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Art Makes Words Attract Attention

Wildly colored lettering makes Wiliam Safire's NYT Magazine article attract attention.

Wildly colored lettering makes Wiliam Safire's NYT Magazine article attract attention.

 

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California State University, Dominguez Hills
University of Wisconsin, Parkside
Created: September 1, 2007
Latest Update: September 1, 2007

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Making Art

Look Closely at the Art Around You

William Safire wrote or the New York Times Magazine of September 9, 2007, an article on what led Americans to refer to the attacks on the World Trade Center attacks as "9/11." Their graphics team made the brightly colored lettering you see above to attract attention to what otherwise might have been a dull visual page in the magazine.

Some of you may have graphic programs that let you play this way with lettering on your computers. Some of you may have art supplies that include resist and water color mediums that will let you paint lettering this way. And some of us have neither those programs, nor art supplies. I scanned the magazine's lettering into my computer, then used the Windows Paint program that came free with my computer to block out the colors from the image on the back of the page. Use the spray paint icon so no hard lines will show between the colors as you make the background back into a solid gray.

And some of us don't have working computers. No problem. Ordinary crayons and white paper will let you make fancy patterned and colored letters that suit our need to attract others to conversations about issues that matter to us.

If you sew or knit or chrochet, there are lots of techniques that would let you decorate letters on cloth, on paper, on wearable art. Embroider the words. Choose short messages. This is about sound bites, not about speeches. Choose colors that would attract you. Wear it or share it as a card or box or gift. And talk about it with everyone you know. Explain what you've learned. That will help embed it in your apperceptive mass.

If you do scrapbooking, make a scrapbook page you can share with friends and family. Send it to someone you care about who's far away. Make it into a card. Make it into a postcard and surprise your friends near and far by mailing it to them.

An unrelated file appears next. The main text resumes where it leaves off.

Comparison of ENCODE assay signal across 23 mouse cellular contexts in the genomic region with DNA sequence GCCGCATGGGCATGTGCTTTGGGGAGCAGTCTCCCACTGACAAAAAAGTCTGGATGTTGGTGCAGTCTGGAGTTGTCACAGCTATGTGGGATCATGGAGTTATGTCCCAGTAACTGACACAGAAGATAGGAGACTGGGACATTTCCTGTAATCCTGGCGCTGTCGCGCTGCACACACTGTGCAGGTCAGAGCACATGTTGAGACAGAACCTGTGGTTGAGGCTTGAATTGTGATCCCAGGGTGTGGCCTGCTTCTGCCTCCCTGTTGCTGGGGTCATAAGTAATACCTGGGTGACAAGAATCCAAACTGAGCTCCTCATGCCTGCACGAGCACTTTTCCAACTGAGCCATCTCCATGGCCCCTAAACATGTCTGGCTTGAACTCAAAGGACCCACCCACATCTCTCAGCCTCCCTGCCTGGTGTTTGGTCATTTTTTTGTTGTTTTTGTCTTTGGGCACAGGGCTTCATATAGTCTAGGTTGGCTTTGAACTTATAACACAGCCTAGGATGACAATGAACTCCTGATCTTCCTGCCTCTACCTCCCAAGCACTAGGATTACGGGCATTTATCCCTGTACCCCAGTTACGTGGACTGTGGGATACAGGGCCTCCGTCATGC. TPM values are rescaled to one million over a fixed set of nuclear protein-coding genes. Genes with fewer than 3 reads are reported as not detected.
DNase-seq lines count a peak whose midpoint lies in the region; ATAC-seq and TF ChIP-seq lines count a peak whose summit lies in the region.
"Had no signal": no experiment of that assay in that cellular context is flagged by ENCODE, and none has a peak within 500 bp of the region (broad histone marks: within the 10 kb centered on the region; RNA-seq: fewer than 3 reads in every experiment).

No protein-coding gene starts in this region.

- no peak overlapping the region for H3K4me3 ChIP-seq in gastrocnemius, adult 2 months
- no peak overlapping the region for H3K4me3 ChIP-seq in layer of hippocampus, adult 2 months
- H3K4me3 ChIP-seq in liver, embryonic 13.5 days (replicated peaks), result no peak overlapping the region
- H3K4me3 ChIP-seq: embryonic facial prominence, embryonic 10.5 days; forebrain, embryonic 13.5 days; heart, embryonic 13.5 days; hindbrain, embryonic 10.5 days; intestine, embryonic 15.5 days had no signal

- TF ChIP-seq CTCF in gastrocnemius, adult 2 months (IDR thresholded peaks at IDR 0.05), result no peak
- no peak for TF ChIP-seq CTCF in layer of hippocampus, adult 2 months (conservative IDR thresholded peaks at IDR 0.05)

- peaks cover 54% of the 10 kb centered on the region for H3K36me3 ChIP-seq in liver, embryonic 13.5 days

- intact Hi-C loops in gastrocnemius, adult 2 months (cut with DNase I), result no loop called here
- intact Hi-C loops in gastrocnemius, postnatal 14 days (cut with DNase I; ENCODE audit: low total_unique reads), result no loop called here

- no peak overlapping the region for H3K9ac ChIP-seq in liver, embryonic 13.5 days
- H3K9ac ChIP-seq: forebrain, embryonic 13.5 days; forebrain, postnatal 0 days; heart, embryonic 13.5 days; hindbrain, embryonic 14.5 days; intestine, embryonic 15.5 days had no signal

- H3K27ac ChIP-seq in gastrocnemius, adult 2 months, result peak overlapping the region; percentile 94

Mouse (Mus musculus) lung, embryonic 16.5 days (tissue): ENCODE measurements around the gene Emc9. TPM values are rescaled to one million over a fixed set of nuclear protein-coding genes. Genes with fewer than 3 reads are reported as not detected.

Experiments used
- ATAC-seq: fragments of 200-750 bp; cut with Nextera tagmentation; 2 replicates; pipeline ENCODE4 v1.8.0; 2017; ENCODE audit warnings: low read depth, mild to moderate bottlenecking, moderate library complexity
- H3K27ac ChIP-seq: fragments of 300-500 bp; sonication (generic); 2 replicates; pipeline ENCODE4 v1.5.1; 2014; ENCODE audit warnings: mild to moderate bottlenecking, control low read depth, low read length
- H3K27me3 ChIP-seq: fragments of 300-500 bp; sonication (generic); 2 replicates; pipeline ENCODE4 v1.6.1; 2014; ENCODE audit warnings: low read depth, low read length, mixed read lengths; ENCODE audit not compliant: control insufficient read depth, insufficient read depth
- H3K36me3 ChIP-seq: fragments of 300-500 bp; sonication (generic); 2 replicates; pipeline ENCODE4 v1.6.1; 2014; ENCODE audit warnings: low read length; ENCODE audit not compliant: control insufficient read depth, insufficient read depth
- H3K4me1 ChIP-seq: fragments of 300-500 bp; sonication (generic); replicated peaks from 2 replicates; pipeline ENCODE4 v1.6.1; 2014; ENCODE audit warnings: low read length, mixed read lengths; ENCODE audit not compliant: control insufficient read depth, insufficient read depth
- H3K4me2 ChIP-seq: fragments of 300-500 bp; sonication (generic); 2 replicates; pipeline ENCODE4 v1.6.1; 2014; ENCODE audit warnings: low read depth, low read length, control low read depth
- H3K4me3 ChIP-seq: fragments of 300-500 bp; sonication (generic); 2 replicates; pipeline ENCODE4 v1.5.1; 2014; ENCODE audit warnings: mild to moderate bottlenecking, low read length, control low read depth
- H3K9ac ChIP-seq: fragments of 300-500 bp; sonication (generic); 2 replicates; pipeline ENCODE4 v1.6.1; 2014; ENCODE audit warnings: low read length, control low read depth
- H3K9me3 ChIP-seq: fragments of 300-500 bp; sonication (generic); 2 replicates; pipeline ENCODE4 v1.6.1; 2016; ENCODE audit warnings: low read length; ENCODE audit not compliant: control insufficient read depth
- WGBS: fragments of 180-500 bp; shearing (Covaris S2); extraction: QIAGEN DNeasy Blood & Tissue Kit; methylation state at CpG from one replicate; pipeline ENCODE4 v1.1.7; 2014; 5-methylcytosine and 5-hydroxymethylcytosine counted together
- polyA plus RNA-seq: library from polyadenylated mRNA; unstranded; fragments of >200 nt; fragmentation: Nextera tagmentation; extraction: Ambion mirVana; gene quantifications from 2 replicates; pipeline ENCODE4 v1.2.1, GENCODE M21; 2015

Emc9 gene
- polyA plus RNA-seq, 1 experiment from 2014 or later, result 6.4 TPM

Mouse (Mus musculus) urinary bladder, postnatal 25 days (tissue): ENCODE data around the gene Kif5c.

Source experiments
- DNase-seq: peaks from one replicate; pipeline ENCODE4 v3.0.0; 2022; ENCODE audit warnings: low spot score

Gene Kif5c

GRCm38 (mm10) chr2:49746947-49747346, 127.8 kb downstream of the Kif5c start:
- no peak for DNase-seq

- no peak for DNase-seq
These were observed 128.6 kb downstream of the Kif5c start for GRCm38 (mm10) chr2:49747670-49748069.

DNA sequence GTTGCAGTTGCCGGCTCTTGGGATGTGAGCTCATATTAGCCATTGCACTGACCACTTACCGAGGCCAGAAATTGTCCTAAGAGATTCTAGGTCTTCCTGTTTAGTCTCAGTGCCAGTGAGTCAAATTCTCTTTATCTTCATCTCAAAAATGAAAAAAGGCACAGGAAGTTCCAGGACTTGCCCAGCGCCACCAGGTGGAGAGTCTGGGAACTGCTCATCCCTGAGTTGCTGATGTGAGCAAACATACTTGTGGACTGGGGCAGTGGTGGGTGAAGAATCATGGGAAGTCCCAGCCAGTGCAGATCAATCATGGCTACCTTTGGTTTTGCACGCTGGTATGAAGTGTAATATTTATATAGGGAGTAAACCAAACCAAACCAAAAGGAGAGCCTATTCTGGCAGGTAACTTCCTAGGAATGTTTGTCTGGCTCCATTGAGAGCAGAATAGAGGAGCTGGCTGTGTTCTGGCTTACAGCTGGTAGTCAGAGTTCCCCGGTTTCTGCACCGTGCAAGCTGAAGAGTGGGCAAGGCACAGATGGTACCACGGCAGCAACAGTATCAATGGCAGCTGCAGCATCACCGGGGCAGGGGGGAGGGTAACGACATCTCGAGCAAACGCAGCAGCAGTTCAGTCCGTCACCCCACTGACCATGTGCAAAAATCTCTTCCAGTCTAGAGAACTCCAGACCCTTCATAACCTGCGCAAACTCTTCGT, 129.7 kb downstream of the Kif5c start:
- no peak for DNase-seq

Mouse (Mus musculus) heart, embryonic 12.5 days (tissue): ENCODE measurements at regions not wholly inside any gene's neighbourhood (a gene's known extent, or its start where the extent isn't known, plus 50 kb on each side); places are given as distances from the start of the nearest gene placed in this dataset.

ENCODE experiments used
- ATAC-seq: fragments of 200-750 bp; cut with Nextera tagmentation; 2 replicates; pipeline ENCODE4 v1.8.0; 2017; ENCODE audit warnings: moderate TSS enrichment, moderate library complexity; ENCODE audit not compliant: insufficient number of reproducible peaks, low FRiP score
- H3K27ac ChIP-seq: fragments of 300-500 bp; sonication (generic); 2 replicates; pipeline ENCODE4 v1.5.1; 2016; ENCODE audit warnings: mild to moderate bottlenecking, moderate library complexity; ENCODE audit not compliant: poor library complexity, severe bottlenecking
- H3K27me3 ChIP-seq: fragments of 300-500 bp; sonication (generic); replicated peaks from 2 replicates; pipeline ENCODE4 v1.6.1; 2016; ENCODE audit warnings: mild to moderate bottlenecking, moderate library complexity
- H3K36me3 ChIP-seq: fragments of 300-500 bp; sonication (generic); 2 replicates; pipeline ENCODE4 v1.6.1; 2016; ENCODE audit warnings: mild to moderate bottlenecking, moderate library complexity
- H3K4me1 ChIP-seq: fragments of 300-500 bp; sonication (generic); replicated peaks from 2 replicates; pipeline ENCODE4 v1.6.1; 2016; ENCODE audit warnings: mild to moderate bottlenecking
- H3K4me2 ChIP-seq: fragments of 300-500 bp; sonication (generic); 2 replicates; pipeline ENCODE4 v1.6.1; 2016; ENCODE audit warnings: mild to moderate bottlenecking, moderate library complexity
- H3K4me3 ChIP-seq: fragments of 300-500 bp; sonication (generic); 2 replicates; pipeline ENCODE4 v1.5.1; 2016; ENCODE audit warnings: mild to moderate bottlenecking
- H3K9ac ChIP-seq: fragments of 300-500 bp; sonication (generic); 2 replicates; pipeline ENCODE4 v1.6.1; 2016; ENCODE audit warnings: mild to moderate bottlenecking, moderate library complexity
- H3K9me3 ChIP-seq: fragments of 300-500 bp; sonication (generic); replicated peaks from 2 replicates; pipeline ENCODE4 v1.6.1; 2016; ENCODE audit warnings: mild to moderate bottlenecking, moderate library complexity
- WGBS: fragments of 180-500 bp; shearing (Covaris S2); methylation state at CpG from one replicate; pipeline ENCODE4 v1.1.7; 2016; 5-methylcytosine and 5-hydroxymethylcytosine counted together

If you neither work with thread, nor scrapbook, nor make cards, try a visit to the local hardware store and find wild doodads to add to clothing or a hat or mittens or a wristband. Buy a piece of card stock, or recycle an old card. Glue on doodads till you like the way it looks. Include a word or two that has meaning for you on an issue that matters. Share it in the mail or on wearable art. Or decorate a frame or a box and plunk it on your coffee table as an art object.

There are millions of ways to turn your thoughts into visual messages and to share them. It is in sharing ideas on the issues that matter to us that we learn the skills needed for decision making in our local and national issues.

Discussion Questions

  1. Does the art you make need to look professional?

    I don't think so. It needs to look cared for, like someone took reasonable effort to stimulate the viewer's attention and thought. Beyond that, anything goes in Outsider Art, and most of us are definitely outsiders to the professional art world. But our work is handmade and unique. We know how it happened from start to finish. We did it from start to finish. And that means that we're engaging in therapy for alienation.

    People lose orientation when the whole world around them is inundated by plastic and metal that has been turned out by machines, even robots. They no longer know how to make things, how to make them work, how to build them, how to use them for maximum efficiency. That makes us outsiders in our own context. Making things brings us back to a time when we could create and maximize our own "things."

    The world population has grown to large, too diverse, to make individual construction of most "things" practical and cost effective. Craft and art offer us a way to counterbalance that alienation. To understand our world and our relation to it more fully. A way to appreciate the time-saving industrialization of production, without losing our identity in the process.

    Try making art. It's therapeutic as well as fun. and it helps make our world more beautiful in many ways.

    References:

    • Freud, Moses and Monotheism. New York Times Magazine, September 9, 2007. At p. 15. Article by Mark Edmundson. I'll put up an essay on this article later. It's an interesting discussion of Freud's last completed book, in which he explores the actual importance of religion in leading humans to a more intellectualized, internal, abstract approach to understanding the human condition.

      Mark Edmundson suggests that Freud began to see religion as like unto poetry [and art]. jeanne



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